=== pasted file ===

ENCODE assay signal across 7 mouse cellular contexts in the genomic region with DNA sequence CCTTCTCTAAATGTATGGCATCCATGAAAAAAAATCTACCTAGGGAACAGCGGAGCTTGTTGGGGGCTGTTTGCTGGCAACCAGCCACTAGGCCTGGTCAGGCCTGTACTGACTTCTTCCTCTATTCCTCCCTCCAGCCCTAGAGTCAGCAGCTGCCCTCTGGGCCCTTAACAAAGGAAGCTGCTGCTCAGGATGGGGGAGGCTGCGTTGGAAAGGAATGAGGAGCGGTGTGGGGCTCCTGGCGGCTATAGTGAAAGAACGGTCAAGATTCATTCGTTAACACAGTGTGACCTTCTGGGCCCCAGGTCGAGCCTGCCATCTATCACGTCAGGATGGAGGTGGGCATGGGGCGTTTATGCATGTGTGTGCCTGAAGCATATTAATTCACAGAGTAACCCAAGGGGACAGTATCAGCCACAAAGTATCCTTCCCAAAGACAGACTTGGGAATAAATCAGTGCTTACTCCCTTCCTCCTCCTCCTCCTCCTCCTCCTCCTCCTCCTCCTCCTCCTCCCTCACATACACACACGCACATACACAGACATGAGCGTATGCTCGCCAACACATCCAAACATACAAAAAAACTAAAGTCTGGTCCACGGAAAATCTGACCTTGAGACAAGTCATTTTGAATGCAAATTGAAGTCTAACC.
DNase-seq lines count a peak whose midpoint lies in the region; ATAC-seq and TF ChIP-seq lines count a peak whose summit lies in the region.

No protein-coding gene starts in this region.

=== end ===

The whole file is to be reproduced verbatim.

ENCODE assay signal across 7 mouse cellular contexts in the genomic region with DNA sequence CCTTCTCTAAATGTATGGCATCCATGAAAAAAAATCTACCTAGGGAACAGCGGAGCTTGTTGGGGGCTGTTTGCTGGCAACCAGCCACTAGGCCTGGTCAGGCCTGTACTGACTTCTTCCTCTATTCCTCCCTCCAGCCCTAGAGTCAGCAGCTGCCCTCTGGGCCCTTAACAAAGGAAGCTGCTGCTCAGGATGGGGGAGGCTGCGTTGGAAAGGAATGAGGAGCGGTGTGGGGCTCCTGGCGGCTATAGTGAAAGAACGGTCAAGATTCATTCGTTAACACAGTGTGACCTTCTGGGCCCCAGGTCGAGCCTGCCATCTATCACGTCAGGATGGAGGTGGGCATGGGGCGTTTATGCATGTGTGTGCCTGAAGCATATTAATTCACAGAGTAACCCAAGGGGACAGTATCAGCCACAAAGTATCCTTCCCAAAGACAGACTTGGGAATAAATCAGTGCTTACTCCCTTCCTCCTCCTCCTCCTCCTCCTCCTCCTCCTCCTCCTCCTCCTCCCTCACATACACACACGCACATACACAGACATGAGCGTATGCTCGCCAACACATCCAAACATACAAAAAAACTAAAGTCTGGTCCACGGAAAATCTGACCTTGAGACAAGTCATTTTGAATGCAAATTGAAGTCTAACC.
DNase-seq lines count a peak whose midpoint lies in the region; ATAC-seq and TF ChIP-seq lines count a peak whose summit lies in the region.

No protein-coding gene starts in this region.